## Universality, again

Although this may all seem tediously abstract, it is surprisingly useful.
Take another look at the single-qubit interference circuit

and the corresponding sequence of unitary operations
\begin{aligned}
H \left(
e^{-i\frac{\varphi}{2}Z}
\right) H
&= e^{-i\frac{\varphi}{2}X}
\\&= \begin{bmatrix}
\cos\varphi/2 & -i\sin\varphi/2
\\-i\sin\varphi/2 & \cos\varphi/2
\end{bmatrix}
\end{aligned}

The single-qubit interference circuit has a simple geometrical meaning: it shows how a rotation about the z-axis, induced by the phase gate P_\varphi, is turned, by the two Hadamard gates, into a rotation about the x-axis.

Now, take a look at this circuit:

What does it represent?
The central part is a rotation by \varphi about the x-axis, sandwiched between two rotations about the z-axis.
Recall our previous discussion (Section 2.12) about a universal set of gates: any rotation in the Euclidean space can be performed as a sequence of three rotations: one about z-axis, one about x-axis, and one more about the z-axis.
In this context, this implies that any unitary U, up to a global phase factor, can be written as
\begin{aligned}
U(\alpha, \beta, \varphi)
&= e^{-i\frac{\beta}{2}Z} e^{-i\frac{\varphi}{2}X} e^{-i\frac{\alpha}{2}Z}
\\&= \begin{bmatrix}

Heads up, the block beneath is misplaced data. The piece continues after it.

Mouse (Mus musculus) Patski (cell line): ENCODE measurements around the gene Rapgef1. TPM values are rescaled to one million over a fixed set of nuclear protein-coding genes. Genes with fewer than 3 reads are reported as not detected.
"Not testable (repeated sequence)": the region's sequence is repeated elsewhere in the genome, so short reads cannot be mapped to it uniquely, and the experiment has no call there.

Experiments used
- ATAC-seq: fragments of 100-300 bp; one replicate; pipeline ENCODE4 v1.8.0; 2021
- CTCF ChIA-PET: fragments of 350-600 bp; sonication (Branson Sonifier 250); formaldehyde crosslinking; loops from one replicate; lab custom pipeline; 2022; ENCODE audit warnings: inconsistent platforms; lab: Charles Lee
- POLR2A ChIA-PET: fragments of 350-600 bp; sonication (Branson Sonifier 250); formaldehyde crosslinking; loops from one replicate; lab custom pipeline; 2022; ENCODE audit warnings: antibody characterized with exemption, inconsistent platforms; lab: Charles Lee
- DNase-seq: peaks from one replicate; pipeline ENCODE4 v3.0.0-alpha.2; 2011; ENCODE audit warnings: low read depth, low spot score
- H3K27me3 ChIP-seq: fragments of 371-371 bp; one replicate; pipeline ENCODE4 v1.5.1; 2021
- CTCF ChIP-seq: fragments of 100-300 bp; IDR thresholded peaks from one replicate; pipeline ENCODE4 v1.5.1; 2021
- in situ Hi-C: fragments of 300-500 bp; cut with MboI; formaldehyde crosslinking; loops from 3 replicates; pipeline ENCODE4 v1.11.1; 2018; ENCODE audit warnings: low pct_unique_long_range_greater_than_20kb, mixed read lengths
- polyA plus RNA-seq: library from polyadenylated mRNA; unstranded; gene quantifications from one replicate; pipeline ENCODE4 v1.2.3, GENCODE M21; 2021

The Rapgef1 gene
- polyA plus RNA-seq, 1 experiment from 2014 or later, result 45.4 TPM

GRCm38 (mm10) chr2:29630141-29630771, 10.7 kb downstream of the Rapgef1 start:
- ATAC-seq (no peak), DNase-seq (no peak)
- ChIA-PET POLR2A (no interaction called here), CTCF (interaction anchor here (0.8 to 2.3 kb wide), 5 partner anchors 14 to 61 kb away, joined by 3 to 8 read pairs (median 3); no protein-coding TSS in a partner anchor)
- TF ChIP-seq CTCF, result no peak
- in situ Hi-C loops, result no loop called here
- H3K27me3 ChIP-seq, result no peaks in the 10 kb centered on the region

e^{-i\left(\frac{\alpha+\beta}{2}\right)}\cos\frac{\varphi}{2}
& ie^{i\left(\frac{\alpha-\beta}{2}\right)}\sin\frac\varphi{2}
\\ie^{-i\left(\frac{\alpha-\beta}{2}\right)}\sin\frac\varphi{2}
& e^{i\left(\frac{\alpha+\beta}{2}\right)}\cos\frac\varphi{2}
\end{bmatrix}.
\end{aligned}

That is, once you are given a pair of Hadamard gates and an infinite supply of phase gates (so that you can choose the three phases you need) you can construct an *arbitrary* unitary operation on a single qubit.

It is important to note that the two axes in question, z and x, do not have any special status, geometrically speaking — if we have rotations about any two orthogonal axes then we can create any one-qubit unitary that we want.

Now consider the following circuit:

where both A and B are unitary operations.
We claim that *any* unitary U can be represented in this form, for some A and B.

Again, we can prove this geometrically.
The circuit represents two rotations by 180^\circ about the two axes obtained by rotating the z-axis via unitaries A and B, respectively.
Any rotation in the three-dimensional space is the composition of two rotations by 180^\circ, as shown in Figure 3.9.
The resulting axis of rotation is perpendicular to the two axes about which rotations by 180^\circ are performed, and the angle of the composed rotation is twice the angle between the two axes.